LoadModule passenger_module /usr/lib/ruby/gems/1.8/gems/passenger-2.2.8/ext/apache2/
PassengerRoot /usr/lib/ruby/gems/1.8/gems/passenger-2.2.8
PassengerRuby /usr/bin/ruby1.8

Ctrl-O and Ctrl-X to save and quite. Then

bash: redmine# a2enmod passenger
Module passenger installed; run /etc/init.d/apache force-reload to enable.

Finally, update your redmine database:

bash: redmine# RAILS_ENV=production rake db:migrate
bash: redmine# RAILS_ENV=production rake db:migrate_plugins

Modify your vhost.conf file to point the DocumentRoot to the redmine/public folder (mine was just pointing to the redmine root) and then run the apache force-reload command.
If you have anything like webrick or mongrels running it is alright to terminate them now. Point your browser to your redmine site and bask in your awesomeness 🙂

Fedora Core 8…A week later

The great thing about using Linux is it’s free and the rules are really basic. The bad thing about Linux is it’s free and getting support can be a bit of a nightmare. It’s been a week since I successfully installed Fedora Core 8. After using a variety of help guides I can say that it truly rocks. Whether or not I can use it productively is another question. You see I’m a .Net developer. which means I’m closely bound to the Windows side of doing things. On my ancient and underpowered laptop getting Windows to run on VMWare can be a virtual nightmare. While it’s great as a server the GUI is pretty sluggish. But since connectivity is the safe word I can get around that by RDPing into a real windows machine.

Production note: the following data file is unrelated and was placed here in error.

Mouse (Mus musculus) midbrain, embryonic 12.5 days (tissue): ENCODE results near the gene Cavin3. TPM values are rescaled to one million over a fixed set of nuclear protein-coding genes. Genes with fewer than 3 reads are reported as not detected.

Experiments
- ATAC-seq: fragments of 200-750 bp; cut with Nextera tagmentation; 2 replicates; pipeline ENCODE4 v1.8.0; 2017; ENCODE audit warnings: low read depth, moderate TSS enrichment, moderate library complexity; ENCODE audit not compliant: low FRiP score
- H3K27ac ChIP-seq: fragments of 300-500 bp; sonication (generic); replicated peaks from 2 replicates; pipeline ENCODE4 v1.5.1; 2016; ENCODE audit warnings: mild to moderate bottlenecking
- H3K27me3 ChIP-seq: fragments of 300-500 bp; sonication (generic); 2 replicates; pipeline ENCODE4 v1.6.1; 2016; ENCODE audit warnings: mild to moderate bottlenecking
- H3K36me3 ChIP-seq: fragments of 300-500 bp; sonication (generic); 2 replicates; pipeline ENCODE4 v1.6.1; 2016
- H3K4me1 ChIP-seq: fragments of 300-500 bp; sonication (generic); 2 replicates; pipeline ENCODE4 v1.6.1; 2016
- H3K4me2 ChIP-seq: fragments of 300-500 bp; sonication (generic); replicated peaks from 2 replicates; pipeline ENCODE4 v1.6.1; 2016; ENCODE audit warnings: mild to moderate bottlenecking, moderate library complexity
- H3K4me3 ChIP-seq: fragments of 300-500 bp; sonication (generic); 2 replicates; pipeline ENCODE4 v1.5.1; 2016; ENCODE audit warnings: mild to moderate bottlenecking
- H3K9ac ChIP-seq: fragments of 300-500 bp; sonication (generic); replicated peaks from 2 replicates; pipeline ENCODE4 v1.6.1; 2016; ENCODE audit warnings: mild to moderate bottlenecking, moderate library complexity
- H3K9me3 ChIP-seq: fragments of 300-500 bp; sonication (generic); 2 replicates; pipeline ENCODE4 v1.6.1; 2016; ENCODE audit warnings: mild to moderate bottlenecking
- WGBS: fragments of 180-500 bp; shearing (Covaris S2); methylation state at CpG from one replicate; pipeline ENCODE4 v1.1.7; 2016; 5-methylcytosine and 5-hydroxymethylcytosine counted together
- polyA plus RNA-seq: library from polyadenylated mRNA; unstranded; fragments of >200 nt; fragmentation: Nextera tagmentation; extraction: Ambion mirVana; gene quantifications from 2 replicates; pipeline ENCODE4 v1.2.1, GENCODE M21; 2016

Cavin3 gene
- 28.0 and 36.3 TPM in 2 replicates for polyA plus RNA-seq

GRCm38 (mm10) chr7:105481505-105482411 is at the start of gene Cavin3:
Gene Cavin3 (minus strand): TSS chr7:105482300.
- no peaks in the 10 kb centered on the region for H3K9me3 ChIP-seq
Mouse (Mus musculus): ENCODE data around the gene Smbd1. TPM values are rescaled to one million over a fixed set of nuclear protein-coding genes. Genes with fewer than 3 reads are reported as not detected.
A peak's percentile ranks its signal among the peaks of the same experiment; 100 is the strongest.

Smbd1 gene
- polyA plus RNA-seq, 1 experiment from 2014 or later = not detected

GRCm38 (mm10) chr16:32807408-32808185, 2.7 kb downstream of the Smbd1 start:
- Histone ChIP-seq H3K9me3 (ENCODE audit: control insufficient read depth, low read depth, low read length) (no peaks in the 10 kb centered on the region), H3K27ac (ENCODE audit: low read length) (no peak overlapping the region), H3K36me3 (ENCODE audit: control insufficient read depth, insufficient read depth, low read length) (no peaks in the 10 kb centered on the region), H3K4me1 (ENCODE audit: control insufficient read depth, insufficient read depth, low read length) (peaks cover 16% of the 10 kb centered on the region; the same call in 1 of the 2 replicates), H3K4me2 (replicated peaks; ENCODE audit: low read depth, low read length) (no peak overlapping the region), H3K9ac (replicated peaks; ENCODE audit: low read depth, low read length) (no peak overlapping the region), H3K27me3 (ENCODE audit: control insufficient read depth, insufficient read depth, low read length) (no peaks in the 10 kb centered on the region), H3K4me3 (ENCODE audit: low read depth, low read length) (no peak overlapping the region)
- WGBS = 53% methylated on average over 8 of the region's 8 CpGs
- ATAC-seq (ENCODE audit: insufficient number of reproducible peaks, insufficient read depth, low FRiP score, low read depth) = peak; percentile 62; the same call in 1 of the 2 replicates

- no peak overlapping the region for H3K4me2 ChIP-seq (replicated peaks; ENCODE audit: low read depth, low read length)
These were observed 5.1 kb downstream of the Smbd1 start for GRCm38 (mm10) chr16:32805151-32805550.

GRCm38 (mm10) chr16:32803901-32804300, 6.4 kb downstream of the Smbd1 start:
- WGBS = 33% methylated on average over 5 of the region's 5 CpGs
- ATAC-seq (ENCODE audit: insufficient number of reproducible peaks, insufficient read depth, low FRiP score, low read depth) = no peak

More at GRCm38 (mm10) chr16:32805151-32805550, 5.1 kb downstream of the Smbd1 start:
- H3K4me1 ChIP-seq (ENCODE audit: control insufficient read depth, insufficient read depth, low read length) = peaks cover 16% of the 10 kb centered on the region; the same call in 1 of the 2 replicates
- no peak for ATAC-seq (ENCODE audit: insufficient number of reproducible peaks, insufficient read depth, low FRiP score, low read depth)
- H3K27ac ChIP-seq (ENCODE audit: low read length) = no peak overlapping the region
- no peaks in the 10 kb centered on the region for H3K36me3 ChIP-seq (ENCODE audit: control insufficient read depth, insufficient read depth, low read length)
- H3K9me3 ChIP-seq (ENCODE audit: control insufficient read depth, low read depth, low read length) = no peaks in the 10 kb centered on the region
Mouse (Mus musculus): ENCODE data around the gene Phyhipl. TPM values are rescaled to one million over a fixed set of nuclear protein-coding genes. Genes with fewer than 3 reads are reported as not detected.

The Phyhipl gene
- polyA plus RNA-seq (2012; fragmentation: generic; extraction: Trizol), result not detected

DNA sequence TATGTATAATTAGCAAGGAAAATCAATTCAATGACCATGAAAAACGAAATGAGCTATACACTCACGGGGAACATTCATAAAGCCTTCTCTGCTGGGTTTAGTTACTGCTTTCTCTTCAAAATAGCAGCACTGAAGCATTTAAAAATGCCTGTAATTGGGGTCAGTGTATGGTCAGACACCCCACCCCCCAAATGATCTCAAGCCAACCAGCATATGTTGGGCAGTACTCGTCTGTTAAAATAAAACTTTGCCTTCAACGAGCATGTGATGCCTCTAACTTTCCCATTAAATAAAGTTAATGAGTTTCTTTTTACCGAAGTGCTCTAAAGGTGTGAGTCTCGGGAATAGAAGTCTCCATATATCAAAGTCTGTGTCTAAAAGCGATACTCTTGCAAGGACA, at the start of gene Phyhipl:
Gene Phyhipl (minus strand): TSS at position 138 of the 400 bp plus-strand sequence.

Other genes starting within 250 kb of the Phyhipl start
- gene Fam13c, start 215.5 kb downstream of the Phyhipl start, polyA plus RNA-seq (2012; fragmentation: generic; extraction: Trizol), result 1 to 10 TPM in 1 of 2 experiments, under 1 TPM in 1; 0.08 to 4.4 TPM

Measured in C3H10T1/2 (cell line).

I am a pragmatic and polyglot so I did install the Java IDE and Netbeans. Now seems like the perfect time to learn Java programming and compare it to C#.

Fedora Core 8 install, testing and testing

My ageing Acer laptop was behaving strangely since lastweek. Windows would have nearly 100% kernel usage making it completely unusable for anything. It got so bad I couldn’t get past the login screen without it locking up. System restore nor uninstalling new apps would fix this problem. Since I thought everything was lost I booted into safe mode and was able to work on the computer from there. But safe mode is not a longterm solution. Fearing the hard drive failing I ran every test I could think of to make sure. And nothing was reported out of the ordinary. As a last resort I did a reinstall of XP and after installing all the necessary drivers (sound, wifi, m/b, and graphics) the problem persisted. I tried this twice and would still end up with the same 100% kernel lockup. That’s when I decided to take another look at linux.
I previously had experience with it in university when a neighbor (yay newman hall) gave me a Redhat CD. I’ve used it on and off since then but exclusively for servers. I tried Ubuntu but found the default interface to be really garish (okay, yucky background and the buttons are cartoonish) and the screenshots of fedora looked really slick. So I popped in the installer DVD and bang nothing happens. It hangs at the /usr/sbin load and just sits there. After 30 minutes the installer resumes but fails after writing the files to the hard drive. Not one to give up I use the live installer CD. Boots up right away and no problems this time. The wifi works and besides the lag of the CD drive spooling up everytime I use the menu it looks really put together. So using this guide I was able to get it working right away.